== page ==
Why did Walk to Work in Uganda fail?
Even though I was warned by my FDC friends that the call for massive demonstrations yesterday by Bobi Wine and People Power would fail due to lack of preparation and coordination, I got my hopes up. Nevertheless, moments like these are important for learning and reflection. In hindsight, we can analyze why something failed so we learn from it for the next action we take. We will especially look to the Walk to Work protests in 2011.
Walk to Work 2011
After massive election corruption in 2011, and rising inflation combined with extreme food and fuel prices, a national uprising emerged and became the biggest test to the dictatorial regime. After the rigged elections Besigye and FDC called for massive demonstrations with no result. The Ugandan people are simply not interested in dying on the streets for a lost election or individual interests. Then with people suffering from hunger, opposition came with a genius plan: Activists for Change, AC4, a non-political group mobilizing middle class to walk to work in sympathy with their fellow suffering citizens. It made the grievances and economical hardships of the people the center of protest.
Ugandans do not take the streets for political events such as rigged elections or amended constitution. They do for their own grievances and desperation, if they feel they will die for the people instead of a politician.
The Walk to Work protests lacked organization and strategic planning from the start. People had to go back to their homes in the night to eat and provide for the families. No logistics were mobilized to cater for activists on the street. Boda Boda’s provided personal transport to where the fighting was hardest, but other than that, resistance was based on pure energy and motivation. Sometimes the people won, sometimes the police.
In order to make the final push (massive peaceful demonstrations) possible, effective preparation, coordination, collaboration and organization is needed. Remember that it would take 20-30 days of protest before the regime would fall. Who will provide the food, make sure families are safe, take care of the wounded, make sure protesters remain organized and motivated?
With increasing violence against the protests of which the commanders were only opposition leaders and commando’s initially only activists, ghetto youth and informal sector youth. Later on students joined, and protests erupted all over the country when Kampala continued in protest. Civil society stayed away and did not work well with protesters. They lacked the intelligentsia a lot in the protests.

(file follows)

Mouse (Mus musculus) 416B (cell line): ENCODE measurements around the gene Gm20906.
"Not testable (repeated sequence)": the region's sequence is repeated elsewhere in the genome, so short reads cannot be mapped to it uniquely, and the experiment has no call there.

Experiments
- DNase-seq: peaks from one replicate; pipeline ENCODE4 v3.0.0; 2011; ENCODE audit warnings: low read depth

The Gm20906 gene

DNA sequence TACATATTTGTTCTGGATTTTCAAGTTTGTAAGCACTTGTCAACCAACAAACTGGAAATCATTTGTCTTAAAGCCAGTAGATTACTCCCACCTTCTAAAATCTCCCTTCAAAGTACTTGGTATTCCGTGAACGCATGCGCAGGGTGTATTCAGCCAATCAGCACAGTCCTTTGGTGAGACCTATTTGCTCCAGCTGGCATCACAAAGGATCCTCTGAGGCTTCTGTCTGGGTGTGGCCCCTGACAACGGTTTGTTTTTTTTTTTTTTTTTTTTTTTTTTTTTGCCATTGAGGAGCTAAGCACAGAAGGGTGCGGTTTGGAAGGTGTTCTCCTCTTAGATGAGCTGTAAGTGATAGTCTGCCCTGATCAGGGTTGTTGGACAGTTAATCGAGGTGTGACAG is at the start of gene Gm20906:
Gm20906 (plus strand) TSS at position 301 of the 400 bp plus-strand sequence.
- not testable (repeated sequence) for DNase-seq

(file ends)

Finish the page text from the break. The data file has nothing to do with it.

Even though opposition leaders and activists/youth are the only ones brave enough to take the street initially, they need reinforcements from civil society and other sectors to make it a national uprising.
In the end the protests became increasingly centered around the political commanders, Besigye in particular. As soon as this happened, the protests were doomed to fail. When Besigye came, protests erupted, when he was away, he died out. Now the regime just had to neutralize Besigye (not killing as then people fight, but putting in house arrest or out of the country). Instead of a struggle for the people, if became a struggle focused around political leaders. Ever since, for any protest in Uganda, the military police just put opposition leaders under house arrest and so effectively neutralized the protests. Ugandans are not yet able to operate without their leaders.
As soon as protests become centered around one person, or only some key political leaders, they will be easily stopped through neutralizing them through house arrest. The people themselves should remain the center of the protests, and commanders from their own should be able to mobilize even without the ‘big’ leaders.
As soon the power of the regime was really weakened, Museveni send in his son Muhoozi with his Praetorian Guard (the red berets) to brutally kill people with deadly force. Through cracking down with live bullets, they were able to secure the center of Kampala.
The regime will not hesitate to kill Ugandans when it truly feels threatened, as a last resort. Ugandans should be ready to die, overcoming their fear, if they want to depose the dictatorship in Uganda.
I am happy People Power joined the FDC strategy of peaceful protest now. There is no democracy in Uganda, only as a cover. Now it is truly time to unite.
Lessons for next Walk to Work
- First coordinate and collaborate with serious forces
- Organize the people and the protests
- Protest for the hardships of the people, not personal issues
Ugandans do not want to die for political issues
- Work on bravery and be ready to suffer when it gets tense
- Always prevent protests to center around 1 person
On a positive note, even though there were no protests, the house arrest and arrest of the day made noise internationally.
Headlines mentioned Bobi Wine’s arrest in important donor countries such as USA and Netherlands, this is more than usually happens with other opposition leaders.
Combined with the bravery, organization and experience of FDC leaders and activists with the energy and international following of Bobi Wine and People Power, they become unstoppable.
Erik van der Zanden
Image origin unknown